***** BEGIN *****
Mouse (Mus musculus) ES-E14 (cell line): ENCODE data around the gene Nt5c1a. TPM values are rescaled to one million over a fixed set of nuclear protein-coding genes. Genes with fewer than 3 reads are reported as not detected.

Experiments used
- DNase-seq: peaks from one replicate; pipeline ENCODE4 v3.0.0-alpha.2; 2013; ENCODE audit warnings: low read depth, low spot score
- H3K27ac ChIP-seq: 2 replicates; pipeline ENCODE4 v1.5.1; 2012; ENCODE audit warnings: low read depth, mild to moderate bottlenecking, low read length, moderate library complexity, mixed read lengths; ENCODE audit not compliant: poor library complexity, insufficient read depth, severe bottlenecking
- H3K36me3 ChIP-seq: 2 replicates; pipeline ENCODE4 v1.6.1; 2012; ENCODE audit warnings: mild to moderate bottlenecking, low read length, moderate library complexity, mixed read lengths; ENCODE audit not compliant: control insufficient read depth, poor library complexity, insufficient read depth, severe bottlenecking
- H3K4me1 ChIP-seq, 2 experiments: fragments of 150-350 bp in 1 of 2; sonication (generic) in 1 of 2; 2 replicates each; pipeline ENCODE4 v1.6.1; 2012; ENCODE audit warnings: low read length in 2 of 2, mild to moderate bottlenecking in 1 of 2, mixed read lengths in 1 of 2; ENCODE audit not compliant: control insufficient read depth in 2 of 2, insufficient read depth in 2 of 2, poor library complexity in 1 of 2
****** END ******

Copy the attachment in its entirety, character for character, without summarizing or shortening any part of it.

Mouse (Mus musculus) ES-E14 (cell line): ENCODE data around the gene Nt5c1a. TPM values are rescaled to one million over a fixed set of nuclear protein-coding genes. Genes with fewer than 3 reads are reported as not detected.

Experiments used
- DNase-seq: peaks from one replicate; pipeline ENCODE4 v3.0.0-alpha.2; 2013; ENCODE audit warnings: low read depth, low spot score
- H3K27ac ChIP-seq: 2 replicates; pipeline ENCODE4 v1.5.1; 2012; ENCODE audit warnings: low read depth, mild to moderate bottlenecking, low read length, moderate library complexity, mixed read lengths; ENCODE audit not compliant: poor library complexity, insufficient read depth, severe bottlenecking
- H3K36me3 ChIP-seq: 2 replicates; pipeline ENCODE4 v1.6.1; 2012; ENCODE audit warnings: mild to moderate bottlenecking, low read length, moderate library complexity, mixed read lengths; ENCODE audit not compliant: control insufficient read depth, poor library complexity, insufficient read depth, severe bottlenecking
- H3K4me1 ChIP-seq, 2 experiments: fragments of 150-350 bp in 1 of 2; sonication (generic) in 1 of 2; 2 replicates each; pipeline ENCODE4 v1.6.1; 2012; ENCODE audit warnings: low read length in 2 of 2, mild to moderate bottlenecking in 1 of 2, mixed read lengths in 1 of 2; ENCODE audit not compliant: control insufficient read depth in 2 of 2, insufficient read depth in 2 of 2, poor library complexity in 1 of 2